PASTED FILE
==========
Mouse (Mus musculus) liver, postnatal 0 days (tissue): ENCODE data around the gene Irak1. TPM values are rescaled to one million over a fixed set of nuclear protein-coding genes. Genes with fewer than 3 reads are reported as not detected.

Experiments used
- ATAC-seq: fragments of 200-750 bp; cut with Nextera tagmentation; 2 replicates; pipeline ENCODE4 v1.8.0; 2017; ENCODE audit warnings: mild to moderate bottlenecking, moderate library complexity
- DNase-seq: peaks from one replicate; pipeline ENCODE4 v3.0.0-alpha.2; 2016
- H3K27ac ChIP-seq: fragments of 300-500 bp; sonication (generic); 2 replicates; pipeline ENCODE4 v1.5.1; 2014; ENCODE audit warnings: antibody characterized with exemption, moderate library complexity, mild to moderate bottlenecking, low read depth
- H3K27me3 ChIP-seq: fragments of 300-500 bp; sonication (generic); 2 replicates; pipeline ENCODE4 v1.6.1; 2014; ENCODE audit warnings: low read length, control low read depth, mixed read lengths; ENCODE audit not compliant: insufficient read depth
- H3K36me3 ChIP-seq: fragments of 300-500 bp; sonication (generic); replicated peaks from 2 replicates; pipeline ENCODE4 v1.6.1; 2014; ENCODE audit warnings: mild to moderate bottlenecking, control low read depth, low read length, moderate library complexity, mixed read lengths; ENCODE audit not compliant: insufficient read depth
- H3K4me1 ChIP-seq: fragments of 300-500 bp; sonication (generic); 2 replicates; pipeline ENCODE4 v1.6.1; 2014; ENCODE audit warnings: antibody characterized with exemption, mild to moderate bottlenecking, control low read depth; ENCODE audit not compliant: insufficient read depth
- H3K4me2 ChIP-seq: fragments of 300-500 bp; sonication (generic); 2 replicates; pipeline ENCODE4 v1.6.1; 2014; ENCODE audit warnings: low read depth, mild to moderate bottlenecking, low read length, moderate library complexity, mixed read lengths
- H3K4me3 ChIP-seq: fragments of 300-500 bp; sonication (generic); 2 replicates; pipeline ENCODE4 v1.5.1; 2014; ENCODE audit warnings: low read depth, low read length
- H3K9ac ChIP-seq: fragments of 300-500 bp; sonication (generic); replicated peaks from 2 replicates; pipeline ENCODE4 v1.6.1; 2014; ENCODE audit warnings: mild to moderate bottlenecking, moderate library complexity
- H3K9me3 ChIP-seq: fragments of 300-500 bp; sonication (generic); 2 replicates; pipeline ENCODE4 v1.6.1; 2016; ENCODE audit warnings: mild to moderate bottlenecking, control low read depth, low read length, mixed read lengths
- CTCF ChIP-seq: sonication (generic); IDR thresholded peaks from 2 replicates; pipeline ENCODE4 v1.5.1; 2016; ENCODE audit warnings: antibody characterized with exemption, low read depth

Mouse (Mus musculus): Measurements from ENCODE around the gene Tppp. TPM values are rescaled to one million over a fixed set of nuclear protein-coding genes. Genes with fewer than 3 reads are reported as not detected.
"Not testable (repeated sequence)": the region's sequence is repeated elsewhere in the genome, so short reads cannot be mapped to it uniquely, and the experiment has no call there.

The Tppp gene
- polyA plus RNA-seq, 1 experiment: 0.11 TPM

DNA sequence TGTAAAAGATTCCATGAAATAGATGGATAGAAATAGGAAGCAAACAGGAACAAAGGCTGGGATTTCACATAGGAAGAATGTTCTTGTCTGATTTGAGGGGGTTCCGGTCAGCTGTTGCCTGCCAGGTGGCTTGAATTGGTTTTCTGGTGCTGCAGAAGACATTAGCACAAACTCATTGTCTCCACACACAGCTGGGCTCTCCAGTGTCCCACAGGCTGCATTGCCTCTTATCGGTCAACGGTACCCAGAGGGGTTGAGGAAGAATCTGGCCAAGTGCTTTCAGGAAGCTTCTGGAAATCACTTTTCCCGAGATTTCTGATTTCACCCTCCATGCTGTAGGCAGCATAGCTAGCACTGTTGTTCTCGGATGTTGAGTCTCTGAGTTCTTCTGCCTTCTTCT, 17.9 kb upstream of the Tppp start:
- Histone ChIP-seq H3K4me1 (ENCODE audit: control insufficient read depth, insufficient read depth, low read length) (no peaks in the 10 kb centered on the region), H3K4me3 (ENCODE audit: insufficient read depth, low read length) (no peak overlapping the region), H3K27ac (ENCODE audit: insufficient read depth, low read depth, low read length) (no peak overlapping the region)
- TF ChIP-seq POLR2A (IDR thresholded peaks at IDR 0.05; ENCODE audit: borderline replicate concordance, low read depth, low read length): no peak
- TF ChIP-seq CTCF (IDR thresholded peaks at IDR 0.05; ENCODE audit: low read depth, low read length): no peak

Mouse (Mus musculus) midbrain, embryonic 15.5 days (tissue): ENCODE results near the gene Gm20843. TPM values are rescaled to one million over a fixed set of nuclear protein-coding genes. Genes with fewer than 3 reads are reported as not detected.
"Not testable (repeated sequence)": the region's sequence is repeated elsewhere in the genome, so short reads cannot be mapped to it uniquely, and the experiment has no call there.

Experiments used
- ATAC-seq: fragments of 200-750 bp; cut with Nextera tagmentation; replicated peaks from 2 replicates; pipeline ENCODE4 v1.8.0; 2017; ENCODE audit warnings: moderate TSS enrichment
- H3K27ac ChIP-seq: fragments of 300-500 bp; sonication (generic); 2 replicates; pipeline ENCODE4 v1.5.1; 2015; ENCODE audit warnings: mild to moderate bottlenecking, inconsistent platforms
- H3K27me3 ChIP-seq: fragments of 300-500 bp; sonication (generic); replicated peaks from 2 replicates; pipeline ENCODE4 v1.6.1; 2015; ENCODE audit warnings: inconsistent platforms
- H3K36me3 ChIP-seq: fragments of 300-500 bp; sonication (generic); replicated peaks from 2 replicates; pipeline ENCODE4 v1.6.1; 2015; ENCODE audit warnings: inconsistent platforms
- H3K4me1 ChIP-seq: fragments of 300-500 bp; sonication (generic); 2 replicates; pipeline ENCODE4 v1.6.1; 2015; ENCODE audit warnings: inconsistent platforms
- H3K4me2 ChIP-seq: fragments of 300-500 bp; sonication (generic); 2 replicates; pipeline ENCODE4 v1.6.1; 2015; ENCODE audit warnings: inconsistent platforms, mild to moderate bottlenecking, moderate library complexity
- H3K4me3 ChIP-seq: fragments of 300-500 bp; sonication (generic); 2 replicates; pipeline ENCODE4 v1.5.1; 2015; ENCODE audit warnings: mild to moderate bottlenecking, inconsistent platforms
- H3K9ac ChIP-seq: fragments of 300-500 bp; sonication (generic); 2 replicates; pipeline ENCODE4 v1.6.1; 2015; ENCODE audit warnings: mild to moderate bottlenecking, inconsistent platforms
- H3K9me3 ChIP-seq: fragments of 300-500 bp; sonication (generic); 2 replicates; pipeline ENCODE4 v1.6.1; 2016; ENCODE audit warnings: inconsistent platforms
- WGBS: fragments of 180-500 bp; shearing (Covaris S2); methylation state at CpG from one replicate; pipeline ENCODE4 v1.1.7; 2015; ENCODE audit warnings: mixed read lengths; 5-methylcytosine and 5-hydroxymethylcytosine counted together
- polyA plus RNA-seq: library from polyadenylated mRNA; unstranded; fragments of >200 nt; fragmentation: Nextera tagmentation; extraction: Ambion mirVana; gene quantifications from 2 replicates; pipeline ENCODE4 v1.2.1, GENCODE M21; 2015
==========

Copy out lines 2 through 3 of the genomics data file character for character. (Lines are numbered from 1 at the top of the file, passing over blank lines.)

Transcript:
Experiments used
- ATAC-seq: fragments of 200-750 bp; cut with Nextera tagmentation; 2 replicates; pipeline ENCODE4 v1.8.0; 2017; ENCODE audit warnings: mild to moderate bottlenecking, moderate library complexity